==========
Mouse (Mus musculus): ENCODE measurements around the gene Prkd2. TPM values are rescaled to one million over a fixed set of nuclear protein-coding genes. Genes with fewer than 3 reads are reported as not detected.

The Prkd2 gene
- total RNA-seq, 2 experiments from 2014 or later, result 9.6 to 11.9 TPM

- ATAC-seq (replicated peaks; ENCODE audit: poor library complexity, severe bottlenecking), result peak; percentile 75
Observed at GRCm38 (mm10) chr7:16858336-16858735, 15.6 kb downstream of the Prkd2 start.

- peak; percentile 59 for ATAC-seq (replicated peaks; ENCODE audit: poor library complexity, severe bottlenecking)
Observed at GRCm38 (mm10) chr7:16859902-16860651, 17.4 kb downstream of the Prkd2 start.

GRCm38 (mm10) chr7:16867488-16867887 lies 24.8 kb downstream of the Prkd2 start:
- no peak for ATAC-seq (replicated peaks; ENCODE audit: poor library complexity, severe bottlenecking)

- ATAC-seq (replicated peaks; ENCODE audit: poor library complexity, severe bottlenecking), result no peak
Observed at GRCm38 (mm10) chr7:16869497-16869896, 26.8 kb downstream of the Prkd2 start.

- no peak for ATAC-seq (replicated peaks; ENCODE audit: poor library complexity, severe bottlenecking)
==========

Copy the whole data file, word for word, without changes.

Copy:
Mouse (Mus musculus): ENCODE measurements around the gene Prkd2. TPM values are rescaled to one million over a fixed set of nuclear protein-coding genes. Genes with fewer than 3 reads are reported as not detected.

The Prkd2 gene
- total RNA-seq, 2 experiments from 2014 or later, result 9.6 to 11.9 TPM

- ATAC-seq (replicated peaks; ENCODE audit: poor library complexity, severe bottlenecking), result peak; percentile 75
Observed at GRCm38 (mm10) chr7:16858336-16858735, 15.6 kb downstream of the Prkd2 start.

- peak; percentile 59 for ATAC-seq (replicated peaks; ENCODE audit: poor library complexity, severe bottlenecking)
Observed at GRCm38 (mm10) chr7:16859902-16860651, 17.4 kb downstream of the Prkd2 start.

GRCm38 (mm10) chr7:16867488-16867887 lies 24.8 kb downstream of the Prkd2 start:
- no peak for ATAC-seq (replicated peaks; ENCODE audit: poor library complexity, severe bottlenecking)

- ATAC-seq (replicated peaks; ENCODE audit: poor library complexity, severe bottlenecking), result no peak
Observed at GRCm38 (mm10) chr7:16869497-16869896, 26.8 kb downstream of the Prkd2 start.

- no peak for ATAC-seq (replicated peaks; ENCODE audit: poor library complexity, severe bottlenecking)